In many instances foolish examinations are made. In the colleges women are examined with the speculum before a symptom is given, and if the mucous membrane is red the patient gets Hamamelis, and so on in a routine way through five or six remedies which cover all the complaints of women. Half a dozen remedies constitute the armamentarium of many of the eminent gynaecologists. Such a practice as that does not cure, does not even benefit temporarily, it is simply an outrage. But bad thought it is, perhaps it is not so great an outrage as is perpetrated when the physician imagines the disease is local, and that when he has cauterized it the woman is well, not realizing for one moment that these things come from a cause and that curing that cause should be his aim. Yet such is the teaching of the old school.

Now while the signs and symptoms are the only things that can tell the physician what the patient needs, and while those signs and symptoms relate to change of state and not to change of tissue, still there are signs that relate to tissue changes, and one who is acquainted with symptoms may consider these as indicating a change of state. For example, there are signs that indicate that pus is forming, there are appearances that will lead the experienced physician to know that the results of disease are coming; these are not valuable things in hunting for the remedy, but simply indicate certain conditions. The physician must learn to distinguish these from the symptoms that portray the state of the patient.

We are now prepared to see that if the patient is cured from cause to effect he must remain cured; that is, if the true inner disorder is turned into order he will remain cured, because this order, which is of the innermost, will cause to flow into order that which is of the outermost and finally the function of the body to become orderly. The vital order will cause tissue order, because the vital order extends into the very outermost of the tissues, and tissue government an order is a vital order; so if the cure is from cause to effect, or from within out, the patient will remain cured. In incurable cases the effects may be removed temporarily or palliated, but the patient himself has not been cured as to the cause. and owing to the fact that the patient cannot be cured the old changes will return and grow stronger because it is in the nature of chronic cases to increase or progress.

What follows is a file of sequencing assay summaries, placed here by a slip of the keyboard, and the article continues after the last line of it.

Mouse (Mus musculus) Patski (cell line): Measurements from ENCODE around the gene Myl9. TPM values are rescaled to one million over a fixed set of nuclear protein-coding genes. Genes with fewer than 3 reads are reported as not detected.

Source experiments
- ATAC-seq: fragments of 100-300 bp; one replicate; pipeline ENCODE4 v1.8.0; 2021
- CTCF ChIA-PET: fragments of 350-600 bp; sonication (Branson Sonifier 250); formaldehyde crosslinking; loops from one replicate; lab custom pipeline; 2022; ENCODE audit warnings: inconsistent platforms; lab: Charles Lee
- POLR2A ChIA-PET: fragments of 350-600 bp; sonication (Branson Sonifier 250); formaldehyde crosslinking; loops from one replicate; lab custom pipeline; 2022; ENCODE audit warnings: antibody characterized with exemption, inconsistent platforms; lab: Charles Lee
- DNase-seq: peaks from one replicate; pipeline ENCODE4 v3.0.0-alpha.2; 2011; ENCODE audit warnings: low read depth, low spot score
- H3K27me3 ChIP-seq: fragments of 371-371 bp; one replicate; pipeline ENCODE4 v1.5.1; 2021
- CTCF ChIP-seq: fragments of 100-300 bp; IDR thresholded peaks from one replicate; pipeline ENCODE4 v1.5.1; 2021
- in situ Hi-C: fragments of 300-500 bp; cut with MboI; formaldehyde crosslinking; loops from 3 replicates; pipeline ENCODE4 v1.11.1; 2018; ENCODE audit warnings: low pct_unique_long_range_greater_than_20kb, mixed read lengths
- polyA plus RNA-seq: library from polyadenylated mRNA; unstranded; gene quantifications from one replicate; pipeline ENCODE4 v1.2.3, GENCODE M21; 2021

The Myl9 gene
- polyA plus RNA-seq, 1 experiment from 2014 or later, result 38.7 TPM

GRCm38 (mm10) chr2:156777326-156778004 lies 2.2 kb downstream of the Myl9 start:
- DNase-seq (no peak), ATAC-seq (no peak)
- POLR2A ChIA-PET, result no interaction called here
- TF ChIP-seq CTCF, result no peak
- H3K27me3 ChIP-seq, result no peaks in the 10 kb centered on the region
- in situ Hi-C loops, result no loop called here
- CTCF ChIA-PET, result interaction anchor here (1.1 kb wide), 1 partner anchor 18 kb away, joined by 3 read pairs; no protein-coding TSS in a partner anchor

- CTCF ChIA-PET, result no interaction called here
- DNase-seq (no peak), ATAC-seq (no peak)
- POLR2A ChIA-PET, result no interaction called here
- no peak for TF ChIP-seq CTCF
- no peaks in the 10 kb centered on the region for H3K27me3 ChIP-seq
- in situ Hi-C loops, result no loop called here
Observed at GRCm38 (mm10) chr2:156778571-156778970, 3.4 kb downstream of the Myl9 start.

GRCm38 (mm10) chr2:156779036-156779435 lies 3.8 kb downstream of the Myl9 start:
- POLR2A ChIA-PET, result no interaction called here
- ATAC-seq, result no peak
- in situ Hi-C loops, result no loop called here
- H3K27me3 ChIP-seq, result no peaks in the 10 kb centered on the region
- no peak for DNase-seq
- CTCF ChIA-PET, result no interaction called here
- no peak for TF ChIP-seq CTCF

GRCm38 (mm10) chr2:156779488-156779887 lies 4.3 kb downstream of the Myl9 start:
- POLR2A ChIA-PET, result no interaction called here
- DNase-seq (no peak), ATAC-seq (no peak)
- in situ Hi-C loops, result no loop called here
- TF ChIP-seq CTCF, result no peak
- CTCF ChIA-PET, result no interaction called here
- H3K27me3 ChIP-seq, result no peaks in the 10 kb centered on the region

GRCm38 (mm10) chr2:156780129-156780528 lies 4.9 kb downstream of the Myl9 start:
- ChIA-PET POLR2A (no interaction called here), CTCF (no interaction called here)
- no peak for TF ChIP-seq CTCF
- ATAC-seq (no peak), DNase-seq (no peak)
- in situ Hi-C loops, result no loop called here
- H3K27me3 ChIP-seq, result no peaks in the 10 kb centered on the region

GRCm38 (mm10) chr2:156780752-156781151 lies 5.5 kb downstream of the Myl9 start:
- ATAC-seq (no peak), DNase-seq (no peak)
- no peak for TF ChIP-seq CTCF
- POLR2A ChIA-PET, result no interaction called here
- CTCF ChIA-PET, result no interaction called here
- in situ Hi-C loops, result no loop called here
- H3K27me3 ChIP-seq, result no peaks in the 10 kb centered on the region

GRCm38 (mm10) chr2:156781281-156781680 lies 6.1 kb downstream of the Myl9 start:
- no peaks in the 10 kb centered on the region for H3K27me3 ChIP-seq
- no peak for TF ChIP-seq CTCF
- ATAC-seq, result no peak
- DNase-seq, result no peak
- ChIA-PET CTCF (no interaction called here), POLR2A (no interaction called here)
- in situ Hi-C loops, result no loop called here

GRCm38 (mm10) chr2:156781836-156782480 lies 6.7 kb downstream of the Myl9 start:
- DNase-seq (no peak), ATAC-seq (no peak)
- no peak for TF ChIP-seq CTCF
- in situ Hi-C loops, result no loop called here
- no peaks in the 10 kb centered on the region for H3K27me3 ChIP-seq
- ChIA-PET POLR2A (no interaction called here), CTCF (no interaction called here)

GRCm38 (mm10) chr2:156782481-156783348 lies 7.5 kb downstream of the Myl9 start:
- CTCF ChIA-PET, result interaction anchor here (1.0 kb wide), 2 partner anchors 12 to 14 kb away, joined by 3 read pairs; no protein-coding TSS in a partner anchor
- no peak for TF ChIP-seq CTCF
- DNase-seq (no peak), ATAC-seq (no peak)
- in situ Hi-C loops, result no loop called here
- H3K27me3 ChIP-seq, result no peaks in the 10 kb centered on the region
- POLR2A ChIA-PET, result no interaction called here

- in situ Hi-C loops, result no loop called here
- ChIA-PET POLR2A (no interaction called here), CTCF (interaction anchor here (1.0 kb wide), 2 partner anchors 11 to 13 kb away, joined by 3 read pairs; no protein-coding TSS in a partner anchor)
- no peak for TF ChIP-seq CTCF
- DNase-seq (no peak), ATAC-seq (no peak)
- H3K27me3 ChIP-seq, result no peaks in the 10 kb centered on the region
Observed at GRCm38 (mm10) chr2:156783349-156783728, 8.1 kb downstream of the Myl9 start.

Certain results of disease which remain after the patient is cured can be removed if necessary, but it is not well to remove them before the patient is cured. If a patient has a disease of the foot bones after a bad injury and the foot cannot be cured, first cure the patient, and then if the foot is so clumsy and useless that he would rather have a wooden one remove the foot.

If you have to deal with a worthless honey-combed knee joint, first cure, the patient and then if the knee can never be useful and the limb is cold and the muscles are flabby consider the question of replacing it with an artificial one. If the economy after being turned into health cannot cure the knee nothing that can be done to the knee can cure it, Do not say that the patient is sick because he has a white swelling, but that the white swelling is there because the patient is sick.

James Tyler Kent
James Tyler Kent (1849–1916) was an American physician. Prior to his involvement with homeopathy, Kent had practiced conventional medicine in St. Louis, Missouri. He discovered and "converted" to homeopathy as a result of his wife's recovery from a serious ailment using homeopathic methods.
In 1881, Kent accepted a position as professor of anatomy at the Homeopathic College of Missouri, an institution with which he remained affiliated until 1888. In 1890, Kent moved to Pennsylvania to take a position as Dean of Professors at the Post-Graduate Homeopathic Medical School of Philadelphia. In 1897 Kent published his magnum opus, Repertory of the Homœopathic Materia Medica. Kent moved to Chicago in 1903, where he taught at Hahnemann Medical College.